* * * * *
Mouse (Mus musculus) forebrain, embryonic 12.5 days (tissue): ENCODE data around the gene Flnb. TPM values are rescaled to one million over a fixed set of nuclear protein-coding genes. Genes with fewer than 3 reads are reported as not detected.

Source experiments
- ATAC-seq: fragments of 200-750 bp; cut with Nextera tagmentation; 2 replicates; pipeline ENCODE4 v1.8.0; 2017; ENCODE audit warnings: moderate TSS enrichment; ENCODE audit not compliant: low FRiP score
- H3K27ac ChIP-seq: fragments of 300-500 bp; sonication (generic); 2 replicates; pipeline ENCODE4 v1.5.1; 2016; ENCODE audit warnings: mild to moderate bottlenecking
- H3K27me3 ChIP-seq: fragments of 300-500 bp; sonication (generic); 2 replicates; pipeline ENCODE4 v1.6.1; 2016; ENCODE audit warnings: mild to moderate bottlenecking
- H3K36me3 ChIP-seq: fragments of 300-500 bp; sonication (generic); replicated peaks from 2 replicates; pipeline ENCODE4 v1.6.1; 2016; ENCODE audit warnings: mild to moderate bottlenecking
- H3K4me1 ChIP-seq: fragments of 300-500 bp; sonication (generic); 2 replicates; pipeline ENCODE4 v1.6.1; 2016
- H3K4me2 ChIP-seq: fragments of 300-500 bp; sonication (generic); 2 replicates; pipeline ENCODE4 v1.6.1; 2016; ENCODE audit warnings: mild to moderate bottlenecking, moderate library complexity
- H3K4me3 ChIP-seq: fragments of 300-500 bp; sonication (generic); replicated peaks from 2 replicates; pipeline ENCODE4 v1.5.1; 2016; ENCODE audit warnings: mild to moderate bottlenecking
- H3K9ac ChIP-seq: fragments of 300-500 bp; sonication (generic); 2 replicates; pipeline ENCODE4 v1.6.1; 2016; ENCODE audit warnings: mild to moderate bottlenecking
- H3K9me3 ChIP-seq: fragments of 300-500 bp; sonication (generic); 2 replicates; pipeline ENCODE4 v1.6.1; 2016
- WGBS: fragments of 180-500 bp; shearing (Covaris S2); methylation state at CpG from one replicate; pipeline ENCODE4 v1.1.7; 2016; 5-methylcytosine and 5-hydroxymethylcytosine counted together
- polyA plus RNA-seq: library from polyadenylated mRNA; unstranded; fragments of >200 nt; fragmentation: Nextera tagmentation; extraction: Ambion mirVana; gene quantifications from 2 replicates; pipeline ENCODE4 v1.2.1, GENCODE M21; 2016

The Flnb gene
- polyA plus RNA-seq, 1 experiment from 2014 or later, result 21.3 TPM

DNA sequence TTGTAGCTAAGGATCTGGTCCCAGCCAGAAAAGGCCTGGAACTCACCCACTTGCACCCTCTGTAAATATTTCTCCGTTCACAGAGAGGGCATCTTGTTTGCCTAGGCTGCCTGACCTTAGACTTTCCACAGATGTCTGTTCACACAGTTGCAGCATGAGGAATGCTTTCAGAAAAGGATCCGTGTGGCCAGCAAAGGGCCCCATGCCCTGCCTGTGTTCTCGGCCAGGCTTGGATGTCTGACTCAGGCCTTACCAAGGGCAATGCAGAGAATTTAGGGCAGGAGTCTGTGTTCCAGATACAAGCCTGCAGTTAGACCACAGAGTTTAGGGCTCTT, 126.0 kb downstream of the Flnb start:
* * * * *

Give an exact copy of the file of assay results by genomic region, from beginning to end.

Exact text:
Mouse (Mus musculus) forebrain, embryonic 12.5 days (tissue): ENCODE data around the gene Flnb. TPM values are rescaled to one million over a fixed set of nuclear protein-coding genes. Genes with fewer than 3 reads are reported as not detected.

Source experiments
- ATAC-seq: fragments of 200-750 bp; cut with Nextera tagmentation; 2 replicates; pipeline ENCODE4 v1.8.0; 2017; ENCODE audit warnings: moderate TSS enrichment; ENCODE audit not compliant: low FRiP score
- H3K27ac ChIP-seq: fragments of 300-500 bp; sonication (generic); 2 replicates; pipeline ENCODE4 v1.5.1; 2016; ENCODE audit warnings: mild to moderate bottlenecking
- H3K27me3 ChIP-seq: fragments of 300-500 bp; sonication (generic); 2 replicates; pipeline ENCODE4 v1.6.1; 2016; ENCODE audit warnings: mild to moderate bottlenecking
- H3K36me3 ChIP-seq: fragments of 300-500 bp; sonication (generic); replicated peaks from 2 replicates; pipeline ENCODE4 v1.6.1; 2016; ENCODE audit warnings: mild to moderate bottlenecking
- H3K4me1 ChIP-seq: fragments of 300-500 bp; sonication (generic); 2 replicates; pipeline ENCODE4 v1.6.1; 2016
- H3K4me2 ChIP-seq: fragments of 300-500 bp; sonication (generic); 2 replicates; pipeline ENCODE4 v1.6.1; 2016; ENCODE audit warnings: mild to moderate bottlenecking, moderate library complexity
- H3K4me3 ChIP-seq: fragments of 300-500 bp; sonication (generic); replicated peaks from 2 replicates; pipeline ENCODE4 v1.5.1; 2016; ENCODE audit warnings: mild to moderate bottlenecking
- H3K9ac ChIP-seq: fragments of 300-500 bp; sonication (generic); 2 replicates; pipeline ENCODE4 v1.6.1; 2016; ENCODE audit warnings: mild to moderate bottlenecking
- H3K9me3 ChIP-seq: fragments of 300-500 bp; sonication (generic); 2 replicates; pipeline ENCODE4 v1.6.1; 2016
- WGBS: fragments of 180-500 bp; shearing (Covaris S2); methylation state at CpG from one replicate; pipeline ENCODE4 v1.1.7; 2016; 5-methylcytosine and 5-hydroxymethylcytosine counted together
- polyA plus RNA-seq: library from polyadenylated mRNA; unstranded; fragments of >200 nt; fragmentation: Nextera tagmentation; extraction: Ambion mirVana; gene quantifications from 2 replicates; pipeline ENCODE4 v1.2.1, GENCODE M21; 2016

The Flnb gene
- polyA plus RNA-seq, 1 experiment from 2014 or later, result 21.3 TPM

DNA sequence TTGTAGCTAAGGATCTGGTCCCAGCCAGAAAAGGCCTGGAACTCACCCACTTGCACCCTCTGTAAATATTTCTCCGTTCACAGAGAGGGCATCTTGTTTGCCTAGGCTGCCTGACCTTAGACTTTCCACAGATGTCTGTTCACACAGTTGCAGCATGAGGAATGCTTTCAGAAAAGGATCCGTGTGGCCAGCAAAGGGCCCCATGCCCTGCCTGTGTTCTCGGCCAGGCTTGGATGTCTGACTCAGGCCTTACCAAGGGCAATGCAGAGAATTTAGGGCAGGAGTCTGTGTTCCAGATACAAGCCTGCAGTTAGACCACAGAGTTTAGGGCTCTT, 126.0 kb downstream of the Flnb start: